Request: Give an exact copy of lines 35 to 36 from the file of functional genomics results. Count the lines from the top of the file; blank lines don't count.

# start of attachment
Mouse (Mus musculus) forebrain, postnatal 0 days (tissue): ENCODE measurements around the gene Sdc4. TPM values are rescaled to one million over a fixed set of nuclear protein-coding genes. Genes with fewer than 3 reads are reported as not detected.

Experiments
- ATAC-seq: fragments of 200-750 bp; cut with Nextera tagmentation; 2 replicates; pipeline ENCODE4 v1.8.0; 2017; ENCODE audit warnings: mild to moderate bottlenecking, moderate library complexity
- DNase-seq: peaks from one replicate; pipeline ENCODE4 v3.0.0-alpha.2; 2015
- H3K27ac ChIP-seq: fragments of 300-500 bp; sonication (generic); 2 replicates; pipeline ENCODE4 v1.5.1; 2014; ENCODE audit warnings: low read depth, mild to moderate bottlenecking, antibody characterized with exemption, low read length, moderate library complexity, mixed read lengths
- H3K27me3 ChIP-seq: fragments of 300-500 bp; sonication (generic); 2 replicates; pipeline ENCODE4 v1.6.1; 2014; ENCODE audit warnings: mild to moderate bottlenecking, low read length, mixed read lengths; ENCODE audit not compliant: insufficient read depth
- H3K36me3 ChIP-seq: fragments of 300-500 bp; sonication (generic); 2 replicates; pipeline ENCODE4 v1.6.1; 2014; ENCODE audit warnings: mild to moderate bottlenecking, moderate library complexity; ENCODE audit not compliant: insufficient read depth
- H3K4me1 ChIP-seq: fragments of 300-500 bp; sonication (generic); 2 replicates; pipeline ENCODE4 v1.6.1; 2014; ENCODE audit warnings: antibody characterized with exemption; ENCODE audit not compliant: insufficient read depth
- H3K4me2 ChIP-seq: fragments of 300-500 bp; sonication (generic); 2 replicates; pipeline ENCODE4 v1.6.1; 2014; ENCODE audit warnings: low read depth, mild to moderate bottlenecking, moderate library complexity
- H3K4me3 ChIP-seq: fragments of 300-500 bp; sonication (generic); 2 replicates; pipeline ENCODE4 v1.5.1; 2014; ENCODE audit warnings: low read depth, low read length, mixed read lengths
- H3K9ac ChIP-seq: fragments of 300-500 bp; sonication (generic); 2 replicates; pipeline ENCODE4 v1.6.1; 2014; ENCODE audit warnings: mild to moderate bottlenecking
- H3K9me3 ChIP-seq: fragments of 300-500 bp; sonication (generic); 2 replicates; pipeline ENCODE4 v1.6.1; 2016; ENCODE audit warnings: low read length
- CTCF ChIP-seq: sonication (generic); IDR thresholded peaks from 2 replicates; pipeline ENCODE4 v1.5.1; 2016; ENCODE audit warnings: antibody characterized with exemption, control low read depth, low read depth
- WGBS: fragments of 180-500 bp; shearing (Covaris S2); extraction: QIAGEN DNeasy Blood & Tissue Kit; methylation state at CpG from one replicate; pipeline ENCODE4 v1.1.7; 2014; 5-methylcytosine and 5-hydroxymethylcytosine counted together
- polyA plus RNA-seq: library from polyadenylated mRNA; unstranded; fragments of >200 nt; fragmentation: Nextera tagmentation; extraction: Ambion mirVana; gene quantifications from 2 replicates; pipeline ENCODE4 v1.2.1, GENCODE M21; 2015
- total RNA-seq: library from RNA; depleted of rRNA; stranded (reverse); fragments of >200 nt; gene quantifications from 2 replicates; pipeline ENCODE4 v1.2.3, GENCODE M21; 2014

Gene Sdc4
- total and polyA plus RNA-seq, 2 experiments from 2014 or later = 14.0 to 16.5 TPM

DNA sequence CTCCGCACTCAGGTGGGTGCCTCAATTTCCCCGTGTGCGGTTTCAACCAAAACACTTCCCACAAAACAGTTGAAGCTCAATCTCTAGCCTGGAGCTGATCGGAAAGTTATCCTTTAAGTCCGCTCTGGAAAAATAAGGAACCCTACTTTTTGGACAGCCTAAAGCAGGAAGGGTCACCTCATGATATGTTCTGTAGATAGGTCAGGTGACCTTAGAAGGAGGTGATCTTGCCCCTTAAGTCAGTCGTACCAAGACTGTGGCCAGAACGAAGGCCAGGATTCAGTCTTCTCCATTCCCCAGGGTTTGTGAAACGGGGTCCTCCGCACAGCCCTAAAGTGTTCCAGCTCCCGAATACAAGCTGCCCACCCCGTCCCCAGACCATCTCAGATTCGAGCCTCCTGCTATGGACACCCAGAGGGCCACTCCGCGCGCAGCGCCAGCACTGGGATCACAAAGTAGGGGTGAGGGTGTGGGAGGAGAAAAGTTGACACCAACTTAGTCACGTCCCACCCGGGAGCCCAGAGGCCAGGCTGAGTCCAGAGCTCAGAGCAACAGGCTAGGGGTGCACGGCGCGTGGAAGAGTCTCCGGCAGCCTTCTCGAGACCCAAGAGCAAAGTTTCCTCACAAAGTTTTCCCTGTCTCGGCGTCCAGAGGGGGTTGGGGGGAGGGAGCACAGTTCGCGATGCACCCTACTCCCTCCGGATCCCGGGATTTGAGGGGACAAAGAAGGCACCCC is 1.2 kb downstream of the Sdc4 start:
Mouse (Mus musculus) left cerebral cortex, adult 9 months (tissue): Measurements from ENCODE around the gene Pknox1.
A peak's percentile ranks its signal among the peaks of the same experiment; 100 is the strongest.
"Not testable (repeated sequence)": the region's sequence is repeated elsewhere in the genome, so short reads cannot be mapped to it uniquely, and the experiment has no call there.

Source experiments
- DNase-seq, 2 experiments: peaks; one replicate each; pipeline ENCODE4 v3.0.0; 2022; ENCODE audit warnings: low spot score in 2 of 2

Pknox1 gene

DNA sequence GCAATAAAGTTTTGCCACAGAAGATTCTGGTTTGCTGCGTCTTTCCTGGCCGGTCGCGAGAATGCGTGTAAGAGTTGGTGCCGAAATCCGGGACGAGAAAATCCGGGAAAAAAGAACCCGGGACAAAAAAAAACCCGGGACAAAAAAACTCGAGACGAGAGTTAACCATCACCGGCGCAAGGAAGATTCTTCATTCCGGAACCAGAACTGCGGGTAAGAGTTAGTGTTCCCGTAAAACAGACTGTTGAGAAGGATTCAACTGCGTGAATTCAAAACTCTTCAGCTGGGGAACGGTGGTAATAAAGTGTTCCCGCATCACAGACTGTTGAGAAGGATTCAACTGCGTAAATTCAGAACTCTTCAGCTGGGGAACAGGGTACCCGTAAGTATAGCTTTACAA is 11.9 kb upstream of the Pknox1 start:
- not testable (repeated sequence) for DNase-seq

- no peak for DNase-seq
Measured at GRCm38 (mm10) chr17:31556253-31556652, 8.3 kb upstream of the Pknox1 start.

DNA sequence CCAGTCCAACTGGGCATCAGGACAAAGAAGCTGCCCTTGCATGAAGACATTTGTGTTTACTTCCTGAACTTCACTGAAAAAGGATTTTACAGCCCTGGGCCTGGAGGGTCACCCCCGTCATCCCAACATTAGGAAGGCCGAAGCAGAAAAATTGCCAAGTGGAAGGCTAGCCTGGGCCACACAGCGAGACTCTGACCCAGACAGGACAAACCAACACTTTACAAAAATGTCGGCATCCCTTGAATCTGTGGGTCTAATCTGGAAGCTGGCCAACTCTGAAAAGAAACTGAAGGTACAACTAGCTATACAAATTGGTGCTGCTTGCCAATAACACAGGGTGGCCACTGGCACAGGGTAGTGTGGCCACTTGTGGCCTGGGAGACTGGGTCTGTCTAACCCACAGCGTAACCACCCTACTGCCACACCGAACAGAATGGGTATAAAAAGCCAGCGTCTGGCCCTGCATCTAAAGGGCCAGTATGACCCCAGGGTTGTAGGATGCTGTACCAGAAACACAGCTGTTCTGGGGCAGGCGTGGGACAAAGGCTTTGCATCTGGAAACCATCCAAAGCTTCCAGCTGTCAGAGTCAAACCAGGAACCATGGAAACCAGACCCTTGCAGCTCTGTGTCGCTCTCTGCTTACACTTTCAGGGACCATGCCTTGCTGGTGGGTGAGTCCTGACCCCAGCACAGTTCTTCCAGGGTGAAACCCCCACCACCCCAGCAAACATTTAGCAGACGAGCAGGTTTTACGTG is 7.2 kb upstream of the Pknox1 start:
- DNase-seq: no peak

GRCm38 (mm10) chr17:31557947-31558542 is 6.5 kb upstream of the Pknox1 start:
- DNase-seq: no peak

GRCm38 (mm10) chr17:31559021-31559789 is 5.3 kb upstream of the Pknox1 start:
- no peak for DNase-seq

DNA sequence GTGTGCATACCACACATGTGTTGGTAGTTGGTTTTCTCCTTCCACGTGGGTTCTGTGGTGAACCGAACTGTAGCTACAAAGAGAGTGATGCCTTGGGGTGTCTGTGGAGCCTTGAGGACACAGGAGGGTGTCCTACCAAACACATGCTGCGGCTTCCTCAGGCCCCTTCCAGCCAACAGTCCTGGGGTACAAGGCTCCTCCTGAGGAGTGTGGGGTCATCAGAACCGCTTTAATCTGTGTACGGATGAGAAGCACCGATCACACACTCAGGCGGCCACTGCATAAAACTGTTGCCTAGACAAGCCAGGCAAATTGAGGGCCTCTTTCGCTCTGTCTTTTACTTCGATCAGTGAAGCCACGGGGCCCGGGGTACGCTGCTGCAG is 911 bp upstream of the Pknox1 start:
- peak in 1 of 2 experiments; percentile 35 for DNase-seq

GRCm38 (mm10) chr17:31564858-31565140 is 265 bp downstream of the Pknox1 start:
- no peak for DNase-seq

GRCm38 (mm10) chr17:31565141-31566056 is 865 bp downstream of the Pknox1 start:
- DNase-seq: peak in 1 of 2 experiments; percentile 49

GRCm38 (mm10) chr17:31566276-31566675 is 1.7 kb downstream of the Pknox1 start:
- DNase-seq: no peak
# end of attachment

- no peak for DNase-seq

DNA sequence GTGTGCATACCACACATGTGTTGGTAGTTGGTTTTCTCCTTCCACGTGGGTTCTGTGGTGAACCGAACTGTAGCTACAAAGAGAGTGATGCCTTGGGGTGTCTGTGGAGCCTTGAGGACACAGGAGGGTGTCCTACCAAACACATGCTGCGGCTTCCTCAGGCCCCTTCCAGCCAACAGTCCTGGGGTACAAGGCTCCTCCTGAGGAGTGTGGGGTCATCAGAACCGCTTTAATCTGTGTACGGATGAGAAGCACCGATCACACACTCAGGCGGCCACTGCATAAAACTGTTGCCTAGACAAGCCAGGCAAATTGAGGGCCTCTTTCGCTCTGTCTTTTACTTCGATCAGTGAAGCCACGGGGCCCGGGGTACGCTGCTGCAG is 911 bp upstream of the Pknox1 start: